As with every other topic on this beloved planet, I’ve not written about the fights in a while. If memory serves me correctly, there was a half-finished article about Anderson Silva being an annoying showboat, in his phase of clowning dudes who he felt beneath him. For five rounds. Without knocking them out. You tell ’em, Anderson! Anyway, that was at last a decade ago, and he went on to be better than ever, then lose two calamitous title fights to Chris “Default Setting on Create-a-Character” Weidman, snap his leg in two, and come back in a hilarious scrap with everyone’s favourite crafty veteran, Nick Diaz, only for both to fail drugs tests. Not long ago, then.
Every time a massive fight card came along (and let’s face it – I’ve hibernated for the rises and falls of GSP, Lesnar, Rousey and the genesis of Conor MacGregor. But it’s all good. I’ve returned in time for… *checks info* err, UFC on Fox 23! Right? Right.
So, what do we have here. Main event was Valentina Shevchenko, who I assume is no relation to Andriy (she was born in Kyrgyzstan rather than Ukraine) facing off against Julianna Peña. Julianna Peña, I have to say, was a bit of a dick in the pre-fight promotion. I don’t know if she was trying to channel Conor Mac, hates Valentina or just wanted to rouse some enthusiasm in the card, but she was rather arrogantly telling us in detail exactly how – and how brutally – she was going to beat up Shevchenko. If you’re a UFC vet like me, you’ll remember the most amusing time someone predicted such a win. Yeah, drink that in for a moment.
While this wasn’t as amusing, Shevchenko made Peña eat her words by tapping her out to a second round arm bar. What made this more satisfying was the perception among many that Shevchenko was merely a kickboxer, and if the wrestler Peña would be able to take the Kyrgyz down, she’d use her superior grappling skills to earn either a ground and pound stoppage or a submission of her own.
Not only did Shevchenko win in the grappling, but she also got the better of the takedowns, earning some smooth trips in the clinch. At the times Peña managed to get top position, her striking was neutralised and she only succeeded in passing her arm to her opponent, who quite gladly hyperextended it.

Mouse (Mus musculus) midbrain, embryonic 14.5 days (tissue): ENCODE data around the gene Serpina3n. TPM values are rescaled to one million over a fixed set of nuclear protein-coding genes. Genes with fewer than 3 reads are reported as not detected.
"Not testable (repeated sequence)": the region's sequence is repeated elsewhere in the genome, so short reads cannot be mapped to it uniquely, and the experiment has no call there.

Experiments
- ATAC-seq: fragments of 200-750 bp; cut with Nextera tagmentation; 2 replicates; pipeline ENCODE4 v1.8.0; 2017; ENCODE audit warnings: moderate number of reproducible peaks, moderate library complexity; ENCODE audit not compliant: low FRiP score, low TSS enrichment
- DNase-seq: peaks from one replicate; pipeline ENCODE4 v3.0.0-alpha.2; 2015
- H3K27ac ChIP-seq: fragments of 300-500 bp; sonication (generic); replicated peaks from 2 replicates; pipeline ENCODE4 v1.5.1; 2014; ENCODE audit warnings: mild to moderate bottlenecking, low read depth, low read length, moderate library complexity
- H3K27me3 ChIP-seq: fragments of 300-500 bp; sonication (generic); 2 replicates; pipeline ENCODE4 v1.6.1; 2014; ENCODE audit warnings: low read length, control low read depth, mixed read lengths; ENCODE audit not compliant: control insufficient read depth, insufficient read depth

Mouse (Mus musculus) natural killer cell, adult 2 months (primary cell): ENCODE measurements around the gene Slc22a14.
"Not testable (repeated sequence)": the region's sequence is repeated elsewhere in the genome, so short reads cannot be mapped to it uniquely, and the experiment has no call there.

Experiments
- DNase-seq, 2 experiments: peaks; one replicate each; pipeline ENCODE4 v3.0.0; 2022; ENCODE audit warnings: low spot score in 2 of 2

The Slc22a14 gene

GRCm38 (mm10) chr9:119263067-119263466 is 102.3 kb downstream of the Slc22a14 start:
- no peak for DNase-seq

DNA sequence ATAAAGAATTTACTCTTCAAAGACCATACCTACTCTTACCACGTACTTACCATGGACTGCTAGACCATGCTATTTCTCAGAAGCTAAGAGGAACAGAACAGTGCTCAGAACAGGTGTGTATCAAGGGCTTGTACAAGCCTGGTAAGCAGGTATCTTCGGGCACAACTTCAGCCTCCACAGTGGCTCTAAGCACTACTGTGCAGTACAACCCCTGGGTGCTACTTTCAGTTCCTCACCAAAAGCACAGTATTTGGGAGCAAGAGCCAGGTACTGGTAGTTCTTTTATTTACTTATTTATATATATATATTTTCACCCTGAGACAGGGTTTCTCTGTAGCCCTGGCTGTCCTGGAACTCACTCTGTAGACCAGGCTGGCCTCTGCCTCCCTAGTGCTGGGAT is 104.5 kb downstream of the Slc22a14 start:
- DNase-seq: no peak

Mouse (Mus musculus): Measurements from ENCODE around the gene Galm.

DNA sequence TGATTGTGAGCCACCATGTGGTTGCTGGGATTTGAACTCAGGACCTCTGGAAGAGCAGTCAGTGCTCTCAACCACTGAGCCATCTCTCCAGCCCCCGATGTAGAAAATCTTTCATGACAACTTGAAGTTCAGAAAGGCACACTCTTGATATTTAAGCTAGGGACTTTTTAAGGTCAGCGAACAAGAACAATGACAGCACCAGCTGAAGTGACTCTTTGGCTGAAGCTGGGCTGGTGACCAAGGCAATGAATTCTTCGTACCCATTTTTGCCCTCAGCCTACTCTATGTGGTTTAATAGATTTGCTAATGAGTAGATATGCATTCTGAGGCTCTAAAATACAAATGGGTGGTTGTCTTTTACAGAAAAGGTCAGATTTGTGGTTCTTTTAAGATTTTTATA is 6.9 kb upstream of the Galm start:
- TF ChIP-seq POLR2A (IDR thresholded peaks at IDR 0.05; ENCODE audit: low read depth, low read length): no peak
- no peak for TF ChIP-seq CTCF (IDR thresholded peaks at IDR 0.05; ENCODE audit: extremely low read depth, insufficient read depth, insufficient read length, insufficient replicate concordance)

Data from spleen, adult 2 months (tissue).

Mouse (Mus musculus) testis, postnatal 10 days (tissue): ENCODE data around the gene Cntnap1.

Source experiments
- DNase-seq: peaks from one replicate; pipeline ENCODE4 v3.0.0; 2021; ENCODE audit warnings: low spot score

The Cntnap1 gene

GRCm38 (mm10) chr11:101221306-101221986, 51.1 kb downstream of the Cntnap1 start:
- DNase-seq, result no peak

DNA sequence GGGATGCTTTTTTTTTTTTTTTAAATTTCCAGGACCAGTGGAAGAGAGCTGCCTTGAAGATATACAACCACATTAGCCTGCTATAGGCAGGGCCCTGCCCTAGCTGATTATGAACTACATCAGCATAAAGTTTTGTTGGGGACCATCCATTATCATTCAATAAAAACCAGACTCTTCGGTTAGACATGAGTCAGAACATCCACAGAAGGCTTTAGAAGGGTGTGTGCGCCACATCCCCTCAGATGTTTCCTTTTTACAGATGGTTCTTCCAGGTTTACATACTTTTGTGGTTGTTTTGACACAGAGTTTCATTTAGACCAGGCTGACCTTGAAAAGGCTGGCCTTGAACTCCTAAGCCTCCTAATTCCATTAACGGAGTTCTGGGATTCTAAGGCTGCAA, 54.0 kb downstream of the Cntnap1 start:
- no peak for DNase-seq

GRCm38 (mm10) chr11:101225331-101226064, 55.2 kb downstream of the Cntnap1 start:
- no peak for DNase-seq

That led to an awkward post-fight confrontation where Sheva started out addressing current champ Amanda Nunes (wearing quite the most unfortunate hairdo – pictured) with respect, but soon degenerated into wince-inducing second-language trash talk.
Also hapless on this night was hometown boy (this show was held in Denver, where he grew up) Donald “Cowboy” Cerrone. I like Cerrone: he seems like a sound bloke, he likes to fight regularly, and he gets up to all kinds of adrenaline-fuelled extreme sports in his spare time. He’s also a lightweight who has been enjoying a lot of success at welter, having recently beaten such stalwarts as Rick “Horror” Story and Matt “Matt Brown” Brown.
Until this past weekend, that is. Jorge Masvidal has also been making a name for himself in the welterweight class, though perhaps Ross Pearson and Jake Ellenberger aren’t quite as impressive mounted heads on one’s wall as Story and Brown.
Maybe with this in mind, Masdival set about really doing a number on Cerrone. While “Cowboy” usually likes to take the centre of the Octagon and dictate the pace, Masvidal took him out of his comfort zone by peppering him with combos, walking him down and generally being a tad quicker to the punch. Saved by the bell in the first round after being floored and swarmed, Cerrone made his exit quite early in the second, after Masvidal followed another knockdown with some pretty brutal body work. Well done Jorge.
I suppose I had better mention my favourite heavyweight mixed martial artist ever: Andrei Arlovski. This eastern European wasn’t quite as fortunate as Shevchenko, as he got quite quickly despatched by the younger, bigger Francis Ngannou, from Cameroon. Andrei apparently said he wouldn’t have picked Ngannou to have a scrap with, were it up to him, and you can see why. Arlovski tends to do well when opponents try to match his finesse; if he can stick and move, he has enough cumulative power to get the win. However, his chin isn’t the best, so if he gets clocked by a quick-punching banger, he won’t really be able to deal with it.
And so it was in Denver. Ngannou gets a big scalp in his search for the title, and Arlovski’s future is somewhat in doubt, aged 37 and having come out on the wrong end of his last four tilts. Andrei had a nice comeback in 2014-15, after everyone had written him off, so he’s shown veteran presence. Maybe now is the time he’ll finally hang up the fang-shaped gum-shield.